Vikk Dua and Dan Goldowitz discuss stigma-busting, building local capacity and helping families.
Save The Date
2021 Gairdner Symposium
Date: Monday, October 18, 2:00-3:45pm PST
Hosted by Dr. Michael Hayden, Centre for Molecular Medicine and Therapeutics, University of British Columbia
This free inspiring public live lecture will feature:
1. Dr. Mary-Claire King
Recipient of the Canada Gairdner International Award 2021
“For transforming cancer genetics and oncology with the discovery of inherited susceptibility to breast cancer due to mutation of the BRCA1 gene”
American Cancer Society Professor; Department of Medicine and Department of Genome Sciences, University of Washington School of Medicine, Seattle, WA, USA; Affiliate Member, Fred Hutchinson Cancer Research Center, Seattle, WA, USA
2. Dr. Daniel J. Drucker
Recipient of the Canada Gairdner International Award 2021
“For research on glucagon-like peptides that has led to major advances in the treatment of Type 2 diabetes, obesity and intestinal disorders”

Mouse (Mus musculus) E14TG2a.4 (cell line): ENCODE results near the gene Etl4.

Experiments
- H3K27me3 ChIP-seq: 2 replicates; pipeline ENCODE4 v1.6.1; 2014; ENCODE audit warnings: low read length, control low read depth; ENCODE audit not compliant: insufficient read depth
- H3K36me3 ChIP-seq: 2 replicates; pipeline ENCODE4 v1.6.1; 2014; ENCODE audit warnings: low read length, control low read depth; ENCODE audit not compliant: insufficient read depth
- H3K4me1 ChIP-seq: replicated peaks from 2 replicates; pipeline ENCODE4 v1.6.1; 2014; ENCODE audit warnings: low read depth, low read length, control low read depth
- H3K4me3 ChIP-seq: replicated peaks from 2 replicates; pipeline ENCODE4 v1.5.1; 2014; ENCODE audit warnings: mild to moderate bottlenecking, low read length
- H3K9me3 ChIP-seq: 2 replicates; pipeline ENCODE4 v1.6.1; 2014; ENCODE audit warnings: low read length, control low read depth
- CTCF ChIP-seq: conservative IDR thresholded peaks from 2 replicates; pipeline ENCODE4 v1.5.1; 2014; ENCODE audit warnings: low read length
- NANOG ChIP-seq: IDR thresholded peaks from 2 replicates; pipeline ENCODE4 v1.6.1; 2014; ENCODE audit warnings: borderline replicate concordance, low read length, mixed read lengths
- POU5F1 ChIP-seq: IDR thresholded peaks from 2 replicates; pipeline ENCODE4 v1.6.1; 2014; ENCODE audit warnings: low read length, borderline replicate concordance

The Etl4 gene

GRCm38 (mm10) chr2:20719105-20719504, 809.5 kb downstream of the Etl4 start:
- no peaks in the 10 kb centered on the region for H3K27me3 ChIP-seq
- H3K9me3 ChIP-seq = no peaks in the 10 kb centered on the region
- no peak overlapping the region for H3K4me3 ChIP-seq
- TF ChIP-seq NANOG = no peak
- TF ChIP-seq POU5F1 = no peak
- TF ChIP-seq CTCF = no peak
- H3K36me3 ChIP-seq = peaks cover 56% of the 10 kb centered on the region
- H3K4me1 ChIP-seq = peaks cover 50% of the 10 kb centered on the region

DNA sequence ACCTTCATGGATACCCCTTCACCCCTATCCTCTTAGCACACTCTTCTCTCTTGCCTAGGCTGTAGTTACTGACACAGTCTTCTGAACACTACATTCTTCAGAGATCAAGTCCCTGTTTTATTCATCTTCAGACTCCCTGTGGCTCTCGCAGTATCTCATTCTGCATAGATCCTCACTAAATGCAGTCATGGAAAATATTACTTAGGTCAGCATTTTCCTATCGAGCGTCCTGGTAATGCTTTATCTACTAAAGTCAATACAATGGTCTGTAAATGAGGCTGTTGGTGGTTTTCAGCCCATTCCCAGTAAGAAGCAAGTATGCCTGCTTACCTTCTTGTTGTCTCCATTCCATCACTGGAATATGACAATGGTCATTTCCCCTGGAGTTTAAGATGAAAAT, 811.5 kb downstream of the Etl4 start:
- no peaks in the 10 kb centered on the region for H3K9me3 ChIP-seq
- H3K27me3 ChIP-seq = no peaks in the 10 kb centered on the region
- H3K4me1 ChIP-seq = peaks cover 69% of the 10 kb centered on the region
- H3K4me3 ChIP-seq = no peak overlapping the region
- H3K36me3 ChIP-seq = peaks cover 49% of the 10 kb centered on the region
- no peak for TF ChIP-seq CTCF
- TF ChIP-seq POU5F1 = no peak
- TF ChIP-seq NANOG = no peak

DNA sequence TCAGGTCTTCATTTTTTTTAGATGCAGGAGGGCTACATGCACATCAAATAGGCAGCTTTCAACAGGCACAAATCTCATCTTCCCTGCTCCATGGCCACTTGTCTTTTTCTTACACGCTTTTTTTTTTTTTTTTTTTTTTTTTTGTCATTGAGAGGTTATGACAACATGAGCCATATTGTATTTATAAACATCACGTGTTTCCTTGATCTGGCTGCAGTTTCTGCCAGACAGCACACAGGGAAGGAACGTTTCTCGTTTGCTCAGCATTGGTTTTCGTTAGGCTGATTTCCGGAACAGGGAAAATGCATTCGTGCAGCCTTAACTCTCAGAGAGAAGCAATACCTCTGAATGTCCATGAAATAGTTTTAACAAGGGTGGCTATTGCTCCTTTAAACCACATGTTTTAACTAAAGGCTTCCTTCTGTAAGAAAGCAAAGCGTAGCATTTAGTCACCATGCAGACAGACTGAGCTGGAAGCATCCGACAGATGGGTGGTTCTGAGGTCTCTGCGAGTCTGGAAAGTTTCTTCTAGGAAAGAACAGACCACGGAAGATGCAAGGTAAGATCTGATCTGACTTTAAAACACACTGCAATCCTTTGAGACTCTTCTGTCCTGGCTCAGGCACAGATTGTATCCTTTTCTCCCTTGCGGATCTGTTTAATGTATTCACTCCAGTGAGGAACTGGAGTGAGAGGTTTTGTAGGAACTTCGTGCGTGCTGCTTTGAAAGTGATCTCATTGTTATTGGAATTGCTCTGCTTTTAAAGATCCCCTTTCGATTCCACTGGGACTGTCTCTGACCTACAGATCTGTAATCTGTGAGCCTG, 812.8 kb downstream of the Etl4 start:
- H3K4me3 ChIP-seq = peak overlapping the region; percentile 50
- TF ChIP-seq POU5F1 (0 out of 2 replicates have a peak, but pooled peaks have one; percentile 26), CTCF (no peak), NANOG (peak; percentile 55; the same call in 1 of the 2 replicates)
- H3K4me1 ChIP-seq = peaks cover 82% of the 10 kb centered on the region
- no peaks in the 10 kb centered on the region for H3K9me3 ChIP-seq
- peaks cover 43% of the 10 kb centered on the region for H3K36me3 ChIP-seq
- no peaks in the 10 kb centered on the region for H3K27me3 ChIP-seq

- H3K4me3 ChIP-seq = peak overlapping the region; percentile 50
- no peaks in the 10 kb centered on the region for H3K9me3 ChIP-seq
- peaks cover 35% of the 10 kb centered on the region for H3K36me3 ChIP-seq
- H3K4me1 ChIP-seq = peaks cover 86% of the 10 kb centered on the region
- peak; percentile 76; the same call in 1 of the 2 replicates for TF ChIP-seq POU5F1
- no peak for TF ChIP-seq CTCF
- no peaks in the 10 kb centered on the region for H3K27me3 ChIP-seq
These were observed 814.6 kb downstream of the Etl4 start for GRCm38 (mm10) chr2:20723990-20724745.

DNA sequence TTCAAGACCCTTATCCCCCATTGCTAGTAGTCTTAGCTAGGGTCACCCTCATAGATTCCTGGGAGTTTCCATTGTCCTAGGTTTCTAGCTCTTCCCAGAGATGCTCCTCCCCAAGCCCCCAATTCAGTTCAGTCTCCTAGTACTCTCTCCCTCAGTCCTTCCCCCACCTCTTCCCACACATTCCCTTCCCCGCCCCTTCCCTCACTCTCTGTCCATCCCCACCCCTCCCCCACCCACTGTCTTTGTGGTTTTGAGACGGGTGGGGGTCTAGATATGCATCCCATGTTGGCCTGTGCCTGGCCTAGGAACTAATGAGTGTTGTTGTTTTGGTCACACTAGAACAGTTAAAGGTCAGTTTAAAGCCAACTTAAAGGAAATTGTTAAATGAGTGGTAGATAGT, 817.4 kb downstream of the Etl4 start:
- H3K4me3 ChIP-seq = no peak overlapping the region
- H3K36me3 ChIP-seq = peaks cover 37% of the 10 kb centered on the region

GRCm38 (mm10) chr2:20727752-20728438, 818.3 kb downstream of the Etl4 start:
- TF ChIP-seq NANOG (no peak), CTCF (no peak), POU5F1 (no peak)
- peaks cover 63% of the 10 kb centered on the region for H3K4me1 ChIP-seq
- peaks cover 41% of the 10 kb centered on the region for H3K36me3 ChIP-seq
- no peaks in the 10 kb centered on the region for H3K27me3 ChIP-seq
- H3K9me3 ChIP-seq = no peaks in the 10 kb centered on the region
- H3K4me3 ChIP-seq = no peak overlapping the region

Professor, Department of Medicine, University of Toronto; Senior Scientist, Lunenfeld-Tanenbaum Research Institute, Sinai Health, Toronto, Ontario
Please see Vancouver Gairdner symposium for more information.
Please see Gairdner Foundation for more information about the Gairdner Foundation.
For questions or more information, please contact Jessica at firstname.lastname@example.org
Our Vancouver event will also include:
A live virtual morning lecture/panel session where Grade 10-12 students from all over the lower mainland who are interested in medical research will be able to interact with CMMT and BC Children’s Hospital Research Institute (BCCHR) trainees. In the past, teachers have always been eager to have their students participate in this event.